In a tremendously gentle way, Focusing opens unexpected and surprising insights regarding issues in which one feels unclear and stuck. Instead of remaining caught in repetitive mental or emotional loops, oftentimes accompanied with an experience of heaviness, a shift happens into a broader perspective, an openness in which insights resides.
Focusing facilitates a more intimate, friendly and alive contact with oneself and others. It is therefore of great benefit when practiced on a regular basis, even without any specific topic in mind, just to be with oneself (and another) in an accepting and attentive way.
What Happens in a Focusing Session:
Typically a Focusing Session lasts one hour. The facilitator, the companion guides the Focuser into the Felt Sense, which includes physical sensations, images, thoughts, emotions, and memories, all of which naturally and spontaneously arise while quietly “listening” into the body.
From time to time the Focuser expresses what comes to his or her awareness while listening to the felt sense. Both, the companion and the Focuser allow a lot of time, space, and silence. The clear felt sense slowly grows and emerges out of an initially fuzzy impression. That what is familiar pops up quickly, that what is new is subtler and slower to make its way to the Focusers awareness. When a shift happens, something like a deep breath, a relief, a lightness is experienced in the mind, emotion and body, and a hidden knowledge becomes available to the conscious mind.
After a Series of Focusing Sessions – Now What:
Focusing can be done with friends as well as alone, but at first it is very helpful to be guided by a companion who has experience with the process. Books explain Focusing in detail, workshops are offered all over the planet, local as well as online, many big cities have free Focusing groups, and Focusing.org offers the possibility to find a regular Focusing partner with whom sessions are exchanged over the phone. And finally, it becomes second nature during all of the varied daily happenings, to attend to oneself and others in a “Focusing way”.
The Roots of Focusing:
Focusing has been developed within the framework of client centric psychotherapy since the 1960s by Eugene T. Gendlin, professor of philosophy and psychology at the University of Chicago.
He initiated an extensive research study, in search of reasons why therapy was life changing for some but not for others. He discovered that the missing piece for those who remained stuck was the lacking capacity of contacting their inner the felt sense. As a consequence he developed Focusing, through which contacting the felt sense is learned, to then either be used as sole technique, or to be taken into any other self-exploring practice.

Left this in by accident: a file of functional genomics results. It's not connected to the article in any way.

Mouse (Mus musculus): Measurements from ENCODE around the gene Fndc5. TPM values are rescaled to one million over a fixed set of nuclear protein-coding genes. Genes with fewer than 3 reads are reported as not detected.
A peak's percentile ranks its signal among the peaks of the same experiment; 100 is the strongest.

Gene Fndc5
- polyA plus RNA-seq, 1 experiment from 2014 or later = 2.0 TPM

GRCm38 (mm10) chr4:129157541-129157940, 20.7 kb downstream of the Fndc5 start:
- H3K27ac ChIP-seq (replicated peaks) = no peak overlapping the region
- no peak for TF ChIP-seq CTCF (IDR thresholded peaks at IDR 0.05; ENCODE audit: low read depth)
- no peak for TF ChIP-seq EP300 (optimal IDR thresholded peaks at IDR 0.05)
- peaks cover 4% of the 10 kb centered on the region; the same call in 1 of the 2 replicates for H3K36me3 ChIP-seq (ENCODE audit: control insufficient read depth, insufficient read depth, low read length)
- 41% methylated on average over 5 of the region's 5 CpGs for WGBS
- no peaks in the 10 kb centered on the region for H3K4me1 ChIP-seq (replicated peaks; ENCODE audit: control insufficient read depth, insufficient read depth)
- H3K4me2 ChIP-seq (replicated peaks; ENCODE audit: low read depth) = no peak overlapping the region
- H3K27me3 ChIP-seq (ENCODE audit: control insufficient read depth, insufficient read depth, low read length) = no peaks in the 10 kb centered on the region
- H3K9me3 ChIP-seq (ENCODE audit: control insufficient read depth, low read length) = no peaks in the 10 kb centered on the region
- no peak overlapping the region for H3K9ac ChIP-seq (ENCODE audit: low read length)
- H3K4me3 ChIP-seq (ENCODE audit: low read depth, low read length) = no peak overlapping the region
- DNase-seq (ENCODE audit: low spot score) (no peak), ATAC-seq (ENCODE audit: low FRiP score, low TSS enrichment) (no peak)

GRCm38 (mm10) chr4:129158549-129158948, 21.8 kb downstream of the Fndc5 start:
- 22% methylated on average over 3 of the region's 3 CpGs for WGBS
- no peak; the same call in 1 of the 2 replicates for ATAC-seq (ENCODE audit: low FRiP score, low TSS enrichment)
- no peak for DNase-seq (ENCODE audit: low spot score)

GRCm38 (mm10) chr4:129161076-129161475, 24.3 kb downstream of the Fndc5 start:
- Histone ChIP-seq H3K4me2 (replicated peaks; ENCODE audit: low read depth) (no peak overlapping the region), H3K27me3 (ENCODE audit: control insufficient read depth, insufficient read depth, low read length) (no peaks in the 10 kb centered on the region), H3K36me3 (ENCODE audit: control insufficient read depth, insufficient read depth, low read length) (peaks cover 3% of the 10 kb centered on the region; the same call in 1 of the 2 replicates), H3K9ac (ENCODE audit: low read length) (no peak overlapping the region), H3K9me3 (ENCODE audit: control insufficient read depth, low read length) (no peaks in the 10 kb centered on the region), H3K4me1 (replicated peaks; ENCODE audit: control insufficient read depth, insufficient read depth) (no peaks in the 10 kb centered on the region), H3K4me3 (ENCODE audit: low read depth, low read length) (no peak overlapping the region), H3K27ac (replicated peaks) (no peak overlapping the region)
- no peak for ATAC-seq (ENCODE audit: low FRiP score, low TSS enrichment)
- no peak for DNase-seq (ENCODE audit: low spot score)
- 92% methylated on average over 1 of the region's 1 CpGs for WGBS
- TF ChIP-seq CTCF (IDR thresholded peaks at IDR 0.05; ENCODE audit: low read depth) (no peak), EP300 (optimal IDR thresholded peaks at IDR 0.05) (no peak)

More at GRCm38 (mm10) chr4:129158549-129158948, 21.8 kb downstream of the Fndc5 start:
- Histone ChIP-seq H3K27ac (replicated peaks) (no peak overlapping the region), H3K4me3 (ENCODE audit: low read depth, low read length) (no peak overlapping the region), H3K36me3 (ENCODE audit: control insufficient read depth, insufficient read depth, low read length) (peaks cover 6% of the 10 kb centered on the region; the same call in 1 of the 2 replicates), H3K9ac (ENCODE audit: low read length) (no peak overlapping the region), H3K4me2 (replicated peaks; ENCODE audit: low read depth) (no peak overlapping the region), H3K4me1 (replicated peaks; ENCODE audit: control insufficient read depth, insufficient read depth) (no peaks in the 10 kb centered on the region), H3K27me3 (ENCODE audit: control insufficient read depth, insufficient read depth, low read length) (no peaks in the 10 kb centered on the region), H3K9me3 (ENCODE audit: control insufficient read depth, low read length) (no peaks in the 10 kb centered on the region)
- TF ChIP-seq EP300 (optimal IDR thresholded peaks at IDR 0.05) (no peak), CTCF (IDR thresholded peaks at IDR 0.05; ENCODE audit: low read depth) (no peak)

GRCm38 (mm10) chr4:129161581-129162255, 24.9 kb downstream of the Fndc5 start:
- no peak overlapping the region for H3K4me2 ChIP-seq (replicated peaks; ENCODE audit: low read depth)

Comments from people who have received Focusing guidance from me:
Jennifer Johnston, September 2017
“This Focusing gave me an experiential understanding of how that other body-intelligence speaks to and through the mind tool. That intelligence comes in on a different pathway then the mind’s creation.”
Nirel Chico, July 2017
I have had multiple one on one sessions with Amona. Each time I have done this I have found each journey to bring an insight that allows me to take a glimse of my inner-verse--the uni-verse inside myself. It is always different, always singing another tune, and sending me a message that I should pay attention to. And the messages are quite surprising, not what I would expect.
School teacher and Raw Food Chef in Chicago
Kunzan Dechen Chodron, June 2017
Since the Focusing workshop I’ve done mini sessions with myself when I’m feeling out of sorts and find the process helpful. It seems to be a gentle way to approach difficult emotional states, and gives tools to make it feel safer. The new handouts are great!
World Traveler and much more
Clare La Plante, August 2016:
A Focusing session with Amona can be nothing short of a revelation. She sits with you, gently guiding the inner process of listening. What she offers, in essence, is a safe holding, a non-judgmental witnessing that allows you to trust your own experiences, thoughts, and feelings to the relief of bodily tension and psychological stress. Focusing allows for a greater self-assurance–a confidence that you are the expert of your own body and mind.
Clare La Plante is a writer for magazines
Sugatha (Dan De Lorenzo), June 2016 :
“I think the Focusing session was helpful. To feel all the concerns that came up for me in the body and thinking. And then to set them down on the floor and experience some distance. So noticing them all clearly and name them rather than having worry in the back of my mind that I carry around. To feel that space between myself and the issues maybe lets me act less compulsively, not just to get things done but to feel the body and rhythm that lets it be more completely done.”
Sugatha is a musician (base player) and Feldenkrais Practitioner